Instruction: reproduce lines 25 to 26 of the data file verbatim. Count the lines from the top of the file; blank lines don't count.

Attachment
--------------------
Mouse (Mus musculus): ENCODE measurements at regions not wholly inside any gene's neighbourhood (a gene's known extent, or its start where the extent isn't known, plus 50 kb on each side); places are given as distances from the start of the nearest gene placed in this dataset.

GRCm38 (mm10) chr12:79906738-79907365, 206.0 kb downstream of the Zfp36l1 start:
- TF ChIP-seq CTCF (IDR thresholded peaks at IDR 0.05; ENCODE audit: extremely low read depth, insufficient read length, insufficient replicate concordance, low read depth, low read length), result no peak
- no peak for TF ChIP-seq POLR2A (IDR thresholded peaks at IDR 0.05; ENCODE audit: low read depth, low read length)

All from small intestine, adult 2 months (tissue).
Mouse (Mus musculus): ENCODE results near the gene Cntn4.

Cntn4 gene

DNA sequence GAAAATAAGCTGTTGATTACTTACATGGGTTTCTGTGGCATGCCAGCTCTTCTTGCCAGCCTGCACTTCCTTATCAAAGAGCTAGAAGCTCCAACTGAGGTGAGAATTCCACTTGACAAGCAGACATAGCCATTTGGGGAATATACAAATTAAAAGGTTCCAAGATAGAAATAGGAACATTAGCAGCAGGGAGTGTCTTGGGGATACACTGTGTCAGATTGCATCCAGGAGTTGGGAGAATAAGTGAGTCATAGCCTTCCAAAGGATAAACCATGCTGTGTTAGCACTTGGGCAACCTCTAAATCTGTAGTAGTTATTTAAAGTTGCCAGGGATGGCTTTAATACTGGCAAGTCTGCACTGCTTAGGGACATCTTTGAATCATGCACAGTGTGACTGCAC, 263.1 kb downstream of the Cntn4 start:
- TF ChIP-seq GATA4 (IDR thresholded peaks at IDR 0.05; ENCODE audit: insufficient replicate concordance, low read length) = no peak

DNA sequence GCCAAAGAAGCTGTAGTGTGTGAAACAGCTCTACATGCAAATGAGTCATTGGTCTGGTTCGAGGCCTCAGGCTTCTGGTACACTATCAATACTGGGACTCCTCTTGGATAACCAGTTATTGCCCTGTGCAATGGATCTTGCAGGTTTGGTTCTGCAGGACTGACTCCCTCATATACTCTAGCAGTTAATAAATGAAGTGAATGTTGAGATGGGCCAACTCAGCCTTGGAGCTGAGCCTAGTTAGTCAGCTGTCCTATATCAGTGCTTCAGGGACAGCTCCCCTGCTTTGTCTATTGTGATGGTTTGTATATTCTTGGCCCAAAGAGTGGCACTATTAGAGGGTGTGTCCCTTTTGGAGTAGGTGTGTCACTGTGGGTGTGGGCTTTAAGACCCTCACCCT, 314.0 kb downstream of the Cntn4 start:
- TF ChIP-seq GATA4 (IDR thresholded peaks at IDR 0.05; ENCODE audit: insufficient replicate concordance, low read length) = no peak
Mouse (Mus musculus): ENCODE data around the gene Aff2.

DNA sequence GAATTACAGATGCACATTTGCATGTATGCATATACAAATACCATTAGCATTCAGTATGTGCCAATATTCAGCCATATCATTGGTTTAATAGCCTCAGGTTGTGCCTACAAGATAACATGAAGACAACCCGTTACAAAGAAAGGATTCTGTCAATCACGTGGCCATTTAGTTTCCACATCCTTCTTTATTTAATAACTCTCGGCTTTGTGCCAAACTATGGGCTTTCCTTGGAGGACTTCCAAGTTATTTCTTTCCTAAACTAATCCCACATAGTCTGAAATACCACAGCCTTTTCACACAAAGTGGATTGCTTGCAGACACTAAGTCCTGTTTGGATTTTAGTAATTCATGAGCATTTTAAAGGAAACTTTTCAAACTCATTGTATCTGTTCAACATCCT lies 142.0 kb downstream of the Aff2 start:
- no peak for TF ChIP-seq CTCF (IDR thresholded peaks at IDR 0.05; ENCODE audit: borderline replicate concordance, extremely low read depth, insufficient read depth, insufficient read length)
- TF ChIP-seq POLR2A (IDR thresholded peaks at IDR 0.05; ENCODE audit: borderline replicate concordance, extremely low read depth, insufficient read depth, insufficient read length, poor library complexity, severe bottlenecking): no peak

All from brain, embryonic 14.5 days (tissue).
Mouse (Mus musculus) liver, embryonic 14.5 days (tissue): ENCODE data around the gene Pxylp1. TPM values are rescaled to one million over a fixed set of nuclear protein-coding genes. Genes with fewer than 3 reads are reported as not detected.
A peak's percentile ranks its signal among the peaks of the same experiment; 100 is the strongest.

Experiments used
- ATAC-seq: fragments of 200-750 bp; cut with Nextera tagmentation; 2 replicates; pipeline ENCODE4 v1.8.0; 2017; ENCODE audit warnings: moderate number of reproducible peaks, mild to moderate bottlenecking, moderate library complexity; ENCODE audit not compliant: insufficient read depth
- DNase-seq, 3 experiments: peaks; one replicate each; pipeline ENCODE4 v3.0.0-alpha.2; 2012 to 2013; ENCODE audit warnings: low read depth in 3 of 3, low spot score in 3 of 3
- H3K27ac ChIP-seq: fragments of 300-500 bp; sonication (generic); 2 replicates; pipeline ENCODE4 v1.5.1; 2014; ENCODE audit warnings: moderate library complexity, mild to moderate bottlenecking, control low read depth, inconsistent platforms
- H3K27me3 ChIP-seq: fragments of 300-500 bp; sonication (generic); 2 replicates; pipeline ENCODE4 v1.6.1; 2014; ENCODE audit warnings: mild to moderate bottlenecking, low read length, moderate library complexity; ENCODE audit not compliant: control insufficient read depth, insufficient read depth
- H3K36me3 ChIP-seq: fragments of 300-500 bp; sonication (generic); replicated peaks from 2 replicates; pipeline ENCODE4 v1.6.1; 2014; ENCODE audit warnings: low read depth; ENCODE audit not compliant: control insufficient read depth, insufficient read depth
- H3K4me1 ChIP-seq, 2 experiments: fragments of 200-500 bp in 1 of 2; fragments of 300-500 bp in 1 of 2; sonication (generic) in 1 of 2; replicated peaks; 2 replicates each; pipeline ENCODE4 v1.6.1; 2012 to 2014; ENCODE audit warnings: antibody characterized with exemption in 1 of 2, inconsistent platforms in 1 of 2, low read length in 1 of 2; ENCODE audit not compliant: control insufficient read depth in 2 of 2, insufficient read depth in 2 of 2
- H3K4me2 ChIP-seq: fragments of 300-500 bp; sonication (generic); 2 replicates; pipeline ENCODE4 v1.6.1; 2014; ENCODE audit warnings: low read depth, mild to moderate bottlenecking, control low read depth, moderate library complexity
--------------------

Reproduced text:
- H3K4me1 ChIP-seq, 2 experiments: fragments of 200-500 bp in 1 of 2; fragments of 300-500 bp in 1 of 2; sonication (generic) in 1 of 2; replicated peaks; 2 replicates each; pipeline ENCODE4 v1.6.1; 2012 to 2014; ENCODE audit warnings: antibody characterized with exemption in 1 of 2, inconsistent platforms in 1 of 2, low read length in 1 of 2; ENCODE audit not compliant: control insufficient read depth in 2 of 2, insufficient read depth in 2 of 2
- H3K4me2 ChIP-seq: fragments of 300-500 bp; sonication (generic); 2 replicates; pipeline ENCODE4 v1.6.1; 2014; ENCODE audit warnings: low read depth, mild to moderate bottlenecking, control low read depth, moderate library complexity